SF VIP
Location
Near Mount Pilot
New York just approved guidelines for opening nursing homes to visitors for the first time since mid-March.

Nursing homes and long term care facilities in New York will be allowed to resume limited visitations for facilities that have been without COVID-19 for at least 28 days.

The new policy allows two visitors at a time. Visitors must undergo temperature checks, wear face coverings, and social distance during the visit. At least one of the two visitors must be at least 18 years of age or older.

Only 10 percent of the residents can be allowed visitors at any given time; for example, in a 100-bed facility, no more than 10 residents can have visitors.

IMO the most important part of this new policy is allowing members of the Long-Term Care Ombudsman Program, which provides additional support to residents of nursing homes and long-term care facilities, to resume visits. Ombudsman staff must utilize appropriate PPE for the duration of the visit and must be screened as if they were a staff person of such nursing home, including having to present a verified negative test result to the nursing home within the past week.
 
If it comes down that I am not being able to live in my home safely then I suppose I have no choice to go into a Nursing Home. I do however believe my first option would be living with my daughter and her family, but if it got beyond that then a Nursing Home it would be.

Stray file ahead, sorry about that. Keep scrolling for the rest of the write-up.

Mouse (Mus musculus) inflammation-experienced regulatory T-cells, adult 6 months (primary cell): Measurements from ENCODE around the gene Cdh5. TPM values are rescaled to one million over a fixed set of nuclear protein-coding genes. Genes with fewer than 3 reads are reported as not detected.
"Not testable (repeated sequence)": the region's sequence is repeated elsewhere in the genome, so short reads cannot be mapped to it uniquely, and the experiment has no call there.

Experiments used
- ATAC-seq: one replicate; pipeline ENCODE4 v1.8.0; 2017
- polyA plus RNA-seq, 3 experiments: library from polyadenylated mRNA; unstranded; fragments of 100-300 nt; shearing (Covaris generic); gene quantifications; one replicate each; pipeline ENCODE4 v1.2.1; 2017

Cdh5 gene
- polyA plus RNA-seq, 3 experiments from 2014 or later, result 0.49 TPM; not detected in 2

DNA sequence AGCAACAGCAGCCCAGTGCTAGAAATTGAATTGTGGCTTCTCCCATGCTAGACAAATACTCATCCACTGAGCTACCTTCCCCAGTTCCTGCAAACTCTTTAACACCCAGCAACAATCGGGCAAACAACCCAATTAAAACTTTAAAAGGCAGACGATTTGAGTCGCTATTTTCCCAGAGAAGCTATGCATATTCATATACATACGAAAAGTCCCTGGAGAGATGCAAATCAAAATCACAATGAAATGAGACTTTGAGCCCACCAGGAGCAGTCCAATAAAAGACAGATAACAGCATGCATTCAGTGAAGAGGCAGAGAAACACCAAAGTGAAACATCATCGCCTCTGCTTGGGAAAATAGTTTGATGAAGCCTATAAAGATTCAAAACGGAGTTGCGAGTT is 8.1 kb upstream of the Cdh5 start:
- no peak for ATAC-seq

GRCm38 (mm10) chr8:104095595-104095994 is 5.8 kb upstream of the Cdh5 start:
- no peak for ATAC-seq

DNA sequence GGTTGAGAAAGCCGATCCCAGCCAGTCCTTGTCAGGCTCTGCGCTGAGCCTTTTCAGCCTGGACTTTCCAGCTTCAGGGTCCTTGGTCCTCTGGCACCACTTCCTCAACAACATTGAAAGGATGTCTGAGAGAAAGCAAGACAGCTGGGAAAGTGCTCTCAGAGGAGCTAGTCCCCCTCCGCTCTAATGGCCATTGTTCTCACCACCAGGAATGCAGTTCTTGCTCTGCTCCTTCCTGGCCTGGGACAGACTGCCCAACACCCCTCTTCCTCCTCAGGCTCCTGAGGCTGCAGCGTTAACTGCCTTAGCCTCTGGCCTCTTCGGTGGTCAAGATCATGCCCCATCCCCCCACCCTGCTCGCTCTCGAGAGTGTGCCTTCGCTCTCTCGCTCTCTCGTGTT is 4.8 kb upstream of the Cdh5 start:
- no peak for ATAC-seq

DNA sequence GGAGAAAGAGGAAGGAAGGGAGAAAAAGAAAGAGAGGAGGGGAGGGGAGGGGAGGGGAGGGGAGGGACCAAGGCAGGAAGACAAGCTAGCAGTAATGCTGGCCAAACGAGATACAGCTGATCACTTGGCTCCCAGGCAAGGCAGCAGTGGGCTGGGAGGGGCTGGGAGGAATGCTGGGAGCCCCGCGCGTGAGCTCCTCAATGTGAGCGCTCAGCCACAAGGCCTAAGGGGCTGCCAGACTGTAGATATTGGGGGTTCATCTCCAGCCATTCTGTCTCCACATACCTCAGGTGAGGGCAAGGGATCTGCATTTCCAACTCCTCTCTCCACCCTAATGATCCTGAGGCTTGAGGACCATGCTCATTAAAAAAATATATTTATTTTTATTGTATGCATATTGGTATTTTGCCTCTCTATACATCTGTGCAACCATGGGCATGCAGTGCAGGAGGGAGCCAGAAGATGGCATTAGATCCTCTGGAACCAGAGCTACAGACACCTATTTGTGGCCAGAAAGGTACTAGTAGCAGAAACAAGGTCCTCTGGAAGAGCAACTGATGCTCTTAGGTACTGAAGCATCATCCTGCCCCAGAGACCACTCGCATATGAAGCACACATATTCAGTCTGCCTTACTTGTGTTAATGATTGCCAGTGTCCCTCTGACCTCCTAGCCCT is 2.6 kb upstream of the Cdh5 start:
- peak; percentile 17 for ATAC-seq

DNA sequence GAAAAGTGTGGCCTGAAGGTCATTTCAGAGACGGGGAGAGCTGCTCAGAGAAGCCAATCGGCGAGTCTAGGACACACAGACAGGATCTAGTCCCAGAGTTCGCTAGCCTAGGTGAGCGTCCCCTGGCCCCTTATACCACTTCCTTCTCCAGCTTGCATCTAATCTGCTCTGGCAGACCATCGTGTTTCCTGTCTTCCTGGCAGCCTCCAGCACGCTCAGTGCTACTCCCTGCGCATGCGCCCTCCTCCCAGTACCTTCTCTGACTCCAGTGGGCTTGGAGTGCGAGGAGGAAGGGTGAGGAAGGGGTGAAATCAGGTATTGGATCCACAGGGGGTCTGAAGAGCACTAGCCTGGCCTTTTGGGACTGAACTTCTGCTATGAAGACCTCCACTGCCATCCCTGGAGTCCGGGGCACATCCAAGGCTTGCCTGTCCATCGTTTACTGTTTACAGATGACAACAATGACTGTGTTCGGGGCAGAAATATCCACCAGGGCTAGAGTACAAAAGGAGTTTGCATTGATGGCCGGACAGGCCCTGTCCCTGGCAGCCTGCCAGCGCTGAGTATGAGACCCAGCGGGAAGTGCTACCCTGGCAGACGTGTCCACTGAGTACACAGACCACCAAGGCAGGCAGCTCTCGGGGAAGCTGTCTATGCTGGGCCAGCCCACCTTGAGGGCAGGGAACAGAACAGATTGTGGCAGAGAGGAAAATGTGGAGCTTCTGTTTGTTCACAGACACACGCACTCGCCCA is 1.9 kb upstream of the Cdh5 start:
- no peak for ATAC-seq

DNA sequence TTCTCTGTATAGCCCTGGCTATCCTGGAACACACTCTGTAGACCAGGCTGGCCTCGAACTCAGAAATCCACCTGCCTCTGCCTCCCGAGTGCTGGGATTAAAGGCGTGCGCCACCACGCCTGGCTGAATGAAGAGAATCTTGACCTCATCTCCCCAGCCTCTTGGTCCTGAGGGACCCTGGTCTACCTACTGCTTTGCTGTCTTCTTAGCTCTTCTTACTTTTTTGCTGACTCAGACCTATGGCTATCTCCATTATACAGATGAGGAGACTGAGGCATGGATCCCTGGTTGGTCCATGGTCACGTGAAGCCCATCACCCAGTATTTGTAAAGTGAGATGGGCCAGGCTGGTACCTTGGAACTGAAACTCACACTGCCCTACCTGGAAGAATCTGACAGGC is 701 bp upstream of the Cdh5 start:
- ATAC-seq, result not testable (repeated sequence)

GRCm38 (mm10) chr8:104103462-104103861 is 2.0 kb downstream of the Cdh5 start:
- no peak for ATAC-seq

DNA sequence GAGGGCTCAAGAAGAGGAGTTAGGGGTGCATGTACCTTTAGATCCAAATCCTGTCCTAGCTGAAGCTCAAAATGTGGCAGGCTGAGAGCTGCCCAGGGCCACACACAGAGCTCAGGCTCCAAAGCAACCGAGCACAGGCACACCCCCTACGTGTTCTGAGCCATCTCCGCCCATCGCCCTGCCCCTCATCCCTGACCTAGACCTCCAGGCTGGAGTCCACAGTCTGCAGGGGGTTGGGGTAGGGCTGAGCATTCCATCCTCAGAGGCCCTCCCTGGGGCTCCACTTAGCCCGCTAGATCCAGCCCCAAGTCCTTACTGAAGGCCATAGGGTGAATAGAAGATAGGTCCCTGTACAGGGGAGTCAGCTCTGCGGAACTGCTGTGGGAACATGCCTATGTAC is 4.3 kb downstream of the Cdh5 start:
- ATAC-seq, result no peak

True for most of us, Rita. We all hope for an easier ending, but not everyone gets to have one.
 

win231

Well-known Member
Location
CA
I had a friend that had medical problems and her only son and his wife had no time seeing about her so she kill herself with a gun. She never told anybody she would do it she just did it.
No surprise. She knew what the typical response would be if she told anyone. Those responses always come from people who aren't in that person's shoes - which makes it very easy for them.
 

Phoenix

Senior Member
Location
Oregon, U S
My mom was in a good one. She loved it there. She even fell in love and made a lot of friends. She had been shy her entire life, but she blossomed in that facility. The staff was wonderful to her. As for me, well, I hope it won't need to come to that. If my husband is in need of care I will do it myself as long as I am able.
 

Geezerette

Senior Member
If you are lucky enough to afford it, there are facilities that under one roof or same grounds complexes that range from independent living with meals & a bit ofhousekeeping to assisted living to skilled nursing. I knew personally 2 couples on that situation. In one it was the husband who had to go to nursing, in the other the wife, but they were able to spend as much time as they wanted with their frailer spouse. This was before the virus, and it turned out that one of the facilities had a very high disease and death rate after the virus struck.
 

Phoenix

Senior Member
Location
Oregon, U S